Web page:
It is one of the highly cultivated and consumed crops believed to have originated almost 5,000 years ago from the Kalahari Desert of Africa.
When you consider quick cash in farming, watermelon is among the crops to plant. The gestation is 70 and 90 days (depending on varieties), average days for maize and sweet potatoes.
Cultivated all over tropical climate, it is produced all over in Nigeria but at different periods for optimal bumper harvest.
Time of planting
Watermelon, according to a plant physiologist at the Horticultural Research Institute of Nigeria (NIHORT), Mr Kayode Ajayi, is best planted at the outset of the raining season or when the raining season is almost done. This, he explained, would allow for low relative humidity, a condition essential for normal growth of the crop in southern Nigeria. In the northern parts, he said, early season planting is in May and late season planting is July. But with functional irrigation in the north, it could be planted round the year, accounting for why it is usually brought from the north.
Watermelon can be planted on flat land or on ridges/plant beds depending on the nature of the soil. According the plant physiologist, if the water table level is high (in the core raining season), seed beds or ridges are essential. It requires loamy soil or silt loam soil and it also performs well on heavy soil if it is well drained. It does not tolerate water logging and so, if planted on heavy soil, ridging will be helpful to improve drainage. On loamy soil, it is usually planted on the flat land.
One way to determine when watermelon is ripe is to watch the tendril closest to the melon stem. A tendril is a modified leaf or stem in the shape of slender, spirally coil. When it turns brown and dries up, the melon is ripe. The trouble with this method is that with some watermelon varieties, the tendril dries and drops off more than a week before the melon is fully ripe. The surest sign of ripeness in most watermelon varieties is the color of the bottom spot where the melon sits on the ground. As the watermelon matures, the spot turns from almost white to a rich yellow. Also, all watermelons lose the powdery or slick appearance on the top and take on a dull look when fully ripe.
According to an estimate by a watermelon farmer/dealer, Mr T.J Oyinlola, also corroborated by Mr Ajayi at NIHORT, planting one hectare (15 plots of land) of watermelon would require about N190,000. Breaking the cost down, they said land clearing, plowing and harrowing one hectare mechanically would cost about N20,000; seeds, N50,000; planting and weeding labour would cost N34,000; fertilizer (four bags and application labour) and N30,000; insecticide, application labour, N20,000; spayer, N10,000 and other expenses, N20,000.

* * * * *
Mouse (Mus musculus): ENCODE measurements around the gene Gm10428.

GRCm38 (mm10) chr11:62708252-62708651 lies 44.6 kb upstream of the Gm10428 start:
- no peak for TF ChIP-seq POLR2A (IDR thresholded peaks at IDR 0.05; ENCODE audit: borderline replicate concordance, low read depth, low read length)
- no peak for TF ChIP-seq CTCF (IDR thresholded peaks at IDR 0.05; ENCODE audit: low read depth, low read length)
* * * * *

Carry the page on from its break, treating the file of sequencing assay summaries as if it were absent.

Yield potential and marketing
On one hectare of land, 10,000 seeds can be planted using 1metre by 1metre spacing, according to the NIHORT plant physiologist. He explained that if 10,000 watermelon seeds are successfully grown, each will produce at least two big fruits if fertilizer is properly applied and weeds controlled at the appropriate time. So, no fewer than 20,000 watermelons would be harvested on one hectare of land, all things being equal.
According to street value survey of watermelon, a mini truck containing 500 units of the product is sold for N50,000. Dividing 20,000 estimated harvest by 500 would make 40 mini trucks of watermelon. Multiplying this by N50,000 would mean N2 million. This was the minimum estimate obtained from NIHORT, confirmed by one Usman Mohammed, a watermelon seller around Jericho area of Ibadan, Oyo State.
Mohammed said: “I usually buy a mini truck-load of watermelon at the rate of N50,000 and I sell each of the 500 units between N200 and N350.”
He added that a bigger truck containing between 1,200 and 1,500 big units of the fruit is sold for between N180,000 and N250,000 at the popular Bodija Market in Ibadan.
Marketing watermelon, they all say, is easier, as many bulk buyers about in major cities, especially at fruits market. Mr Ajayi also said one could sell the produce to supermarkets and local fruit retailers. [Source: TRIBUNE]